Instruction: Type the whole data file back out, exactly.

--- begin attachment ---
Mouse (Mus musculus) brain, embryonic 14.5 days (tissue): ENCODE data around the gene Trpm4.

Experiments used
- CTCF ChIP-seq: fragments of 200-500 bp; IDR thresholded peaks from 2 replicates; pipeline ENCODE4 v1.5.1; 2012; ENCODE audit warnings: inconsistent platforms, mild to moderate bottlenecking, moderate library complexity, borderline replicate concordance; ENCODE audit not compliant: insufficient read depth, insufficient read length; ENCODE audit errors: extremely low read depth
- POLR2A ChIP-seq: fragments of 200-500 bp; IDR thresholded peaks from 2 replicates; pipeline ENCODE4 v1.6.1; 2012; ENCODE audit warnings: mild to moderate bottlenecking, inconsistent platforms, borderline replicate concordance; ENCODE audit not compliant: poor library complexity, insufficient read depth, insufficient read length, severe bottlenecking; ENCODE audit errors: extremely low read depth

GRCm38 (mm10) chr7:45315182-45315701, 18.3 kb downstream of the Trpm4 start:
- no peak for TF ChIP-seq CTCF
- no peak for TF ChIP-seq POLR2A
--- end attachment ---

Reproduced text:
Mouse (Mus musculus) brain, embryonic 14.5 days (tissue): ENCODE data around the gene Trpm4.

Experiments used
- CTCF ChIP-seq: fragments of 200-500 bp; IDR thresholded peaks from 2 replicates; pipeline ENCODE4 v1.5.1; 2012; ENCODE audit warnings: inconsistent platforms, mild to moderate bottlenecking, moderate library complexity, borderline replicate concordance; ENCODE audit not compliant: insufficient read depth, insufficient read length; ENCODE audit errors: extremely low read depth
- POLR2A ChIP-seq: fragments of 200-500 bp; IDR thresholded peaks from 2 replicates; pipeline ENCODE4 v1.6.1; 2012; ENCODE audit warnings: mild to moderate bottlenecking, inconsistent platforms, borderline replicate concordance; ENCODE audit not compliant: poor library complexity, insufficient read depth, insufficient read length, severe bottlenecking; ENCODE audit errors: extremely low read depth

GRCm38 (mm10) chr7:45315182-45315701, 18.3 kb downstream of the Trpm4 start:
- no peak for TF ChIP-seq CTCF
- no peak for TF ChIP-seq POLR2A